A cute new video from a group of researchers shows how a baby sea turtle runs on a tiny treadmill.
Going for a quick run is no big deal, but when we see an endangered reptile doing the hard work it is time to sit up and take notice.
The 42-second video taken by Florida Atlantic University researchers shows the stamina of the hatchling, which works out non-stop.
The adorable video was created as part of an effort to understand the endurance these young creatures.
A newborn sea turtle has to sprint towards ocean waters from its nest. Usually, this takes a few minutes, but on some occasions, the baby reptiles get disoriented by excess lighting from the nearshore buildings and streets – a scenario which leads them towards the land where they may end up being eaten by predators or run over by roadway traffic.
The only way out for these creatures is to make it to the ocean somehow and swim away, which – after hours of crawling – can put their stamina to test.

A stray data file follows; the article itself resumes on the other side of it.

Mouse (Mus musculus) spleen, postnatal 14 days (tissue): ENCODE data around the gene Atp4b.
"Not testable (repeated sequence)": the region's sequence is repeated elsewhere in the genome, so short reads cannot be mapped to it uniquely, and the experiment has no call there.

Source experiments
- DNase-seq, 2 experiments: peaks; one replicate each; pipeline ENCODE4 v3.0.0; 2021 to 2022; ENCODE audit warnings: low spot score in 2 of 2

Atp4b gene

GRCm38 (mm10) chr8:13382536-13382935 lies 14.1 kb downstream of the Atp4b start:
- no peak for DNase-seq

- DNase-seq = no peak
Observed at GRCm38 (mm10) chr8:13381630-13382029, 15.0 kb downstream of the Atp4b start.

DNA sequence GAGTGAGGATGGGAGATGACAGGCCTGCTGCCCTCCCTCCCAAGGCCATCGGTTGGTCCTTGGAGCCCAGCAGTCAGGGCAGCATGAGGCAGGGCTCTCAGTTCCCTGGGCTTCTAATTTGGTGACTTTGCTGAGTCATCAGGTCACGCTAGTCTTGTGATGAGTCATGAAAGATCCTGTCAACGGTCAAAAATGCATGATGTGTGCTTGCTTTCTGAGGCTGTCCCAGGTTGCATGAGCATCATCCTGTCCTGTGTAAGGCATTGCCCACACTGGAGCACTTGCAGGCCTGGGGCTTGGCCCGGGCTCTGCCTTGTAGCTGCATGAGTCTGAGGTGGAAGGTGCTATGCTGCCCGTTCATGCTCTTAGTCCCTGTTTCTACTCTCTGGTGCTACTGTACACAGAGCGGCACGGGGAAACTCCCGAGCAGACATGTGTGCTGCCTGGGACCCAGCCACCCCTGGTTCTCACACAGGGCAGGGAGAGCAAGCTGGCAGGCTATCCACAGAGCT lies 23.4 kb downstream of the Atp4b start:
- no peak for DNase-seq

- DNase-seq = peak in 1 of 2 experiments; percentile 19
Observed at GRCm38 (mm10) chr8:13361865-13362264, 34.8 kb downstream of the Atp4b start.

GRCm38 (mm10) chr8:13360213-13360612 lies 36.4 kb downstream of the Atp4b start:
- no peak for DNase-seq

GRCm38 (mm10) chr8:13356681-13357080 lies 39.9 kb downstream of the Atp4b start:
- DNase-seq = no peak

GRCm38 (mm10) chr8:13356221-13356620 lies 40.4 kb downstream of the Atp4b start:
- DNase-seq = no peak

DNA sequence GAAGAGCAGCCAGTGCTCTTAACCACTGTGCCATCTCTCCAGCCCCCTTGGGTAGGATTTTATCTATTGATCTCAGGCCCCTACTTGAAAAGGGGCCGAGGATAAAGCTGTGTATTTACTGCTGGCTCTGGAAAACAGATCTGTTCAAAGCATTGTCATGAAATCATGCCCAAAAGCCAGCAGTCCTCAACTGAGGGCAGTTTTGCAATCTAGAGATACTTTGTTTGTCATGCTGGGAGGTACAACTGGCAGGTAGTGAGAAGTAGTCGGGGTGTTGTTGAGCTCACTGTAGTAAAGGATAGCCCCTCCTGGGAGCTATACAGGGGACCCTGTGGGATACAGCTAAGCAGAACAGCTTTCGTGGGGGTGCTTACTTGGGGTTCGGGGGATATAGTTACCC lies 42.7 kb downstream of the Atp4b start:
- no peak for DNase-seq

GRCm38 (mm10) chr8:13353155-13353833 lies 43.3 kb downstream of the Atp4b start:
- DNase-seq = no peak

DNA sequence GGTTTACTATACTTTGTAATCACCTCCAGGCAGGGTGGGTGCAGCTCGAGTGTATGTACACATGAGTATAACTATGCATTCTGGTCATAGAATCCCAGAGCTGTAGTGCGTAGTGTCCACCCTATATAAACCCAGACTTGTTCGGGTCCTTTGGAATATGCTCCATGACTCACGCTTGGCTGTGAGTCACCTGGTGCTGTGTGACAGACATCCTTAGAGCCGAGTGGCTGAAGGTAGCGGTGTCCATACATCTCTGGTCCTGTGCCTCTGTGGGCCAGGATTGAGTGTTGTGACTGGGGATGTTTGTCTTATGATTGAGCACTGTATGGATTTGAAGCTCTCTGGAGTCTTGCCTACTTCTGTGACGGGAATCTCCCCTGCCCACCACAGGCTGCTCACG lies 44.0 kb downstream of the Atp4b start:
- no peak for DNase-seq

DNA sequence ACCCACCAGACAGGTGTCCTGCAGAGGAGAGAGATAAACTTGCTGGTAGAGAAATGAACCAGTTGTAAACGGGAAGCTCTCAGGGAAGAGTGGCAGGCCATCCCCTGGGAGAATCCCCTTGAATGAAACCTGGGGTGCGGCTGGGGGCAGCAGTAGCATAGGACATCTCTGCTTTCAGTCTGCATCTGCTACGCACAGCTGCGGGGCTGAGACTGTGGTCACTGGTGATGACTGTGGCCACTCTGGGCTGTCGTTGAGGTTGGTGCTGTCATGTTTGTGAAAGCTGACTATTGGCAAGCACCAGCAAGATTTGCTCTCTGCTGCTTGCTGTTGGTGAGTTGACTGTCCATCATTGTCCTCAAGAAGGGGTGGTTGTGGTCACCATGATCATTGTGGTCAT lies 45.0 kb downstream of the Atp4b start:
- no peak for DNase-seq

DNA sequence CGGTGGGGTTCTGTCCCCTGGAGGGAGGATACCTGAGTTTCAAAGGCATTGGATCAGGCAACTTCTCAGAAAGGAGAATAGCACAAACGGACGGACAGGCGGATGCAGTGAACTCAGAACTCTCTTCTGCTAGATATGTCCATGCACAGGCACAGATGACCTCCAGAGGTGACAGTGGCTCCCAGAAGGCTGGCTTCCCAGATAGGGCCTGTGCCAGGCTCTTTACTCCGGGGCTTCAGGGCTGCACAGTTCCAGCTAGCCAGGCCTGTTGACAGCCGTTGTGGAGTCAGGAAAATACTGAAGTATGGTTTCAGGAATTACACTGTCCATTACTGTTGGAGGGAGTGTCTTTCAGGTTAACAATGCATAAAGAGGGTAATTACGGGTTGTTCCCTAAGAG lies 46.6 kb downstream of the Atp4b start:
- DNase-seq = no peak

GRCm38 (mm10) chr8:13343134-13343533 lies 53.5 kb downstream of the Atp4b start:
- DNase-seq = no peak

"What prompted our study was the desire to understand what happens to these hatchlings after they spend hours crawling on the beach because they are disoriented," study lead Sarah Milton said in a statement.
"We wanted to know if they would even be able to swim after crawling 500 metres or more, which could take them as long as seven hours to complete."
Milton and her students collected as many as 150 loggerhead and green sea turtles and studied their energy levels – breathing, stroke rate, and other marks – as they crawled on tiny enclosed treadmills under lighting conditions similar to that of urban beaches. Then, they were allowed to swim in a small tank using a specially designed swimsuit.
Comparing the results with similar field tests, the researchers found that in both cases, the creatures displayed incredible physical strength that enables them to crawl for hours.
"We were completely surprised by the results of this study," said Milton. "We were expecting that the hatchlings would be really tired from the extended crawling and that they would not be able to swim well. It turned out not to be the case and that they are in fact crawling machines. They crawl and rest, crawl and rest and that's why they weren't too tired to swim."
Though extended energy levels are a sign of safety, the researchers have warned that it could lead them to dangerous zones, something that still remains to be dealt with.
The study has been published in the Journal of Experimental Biology.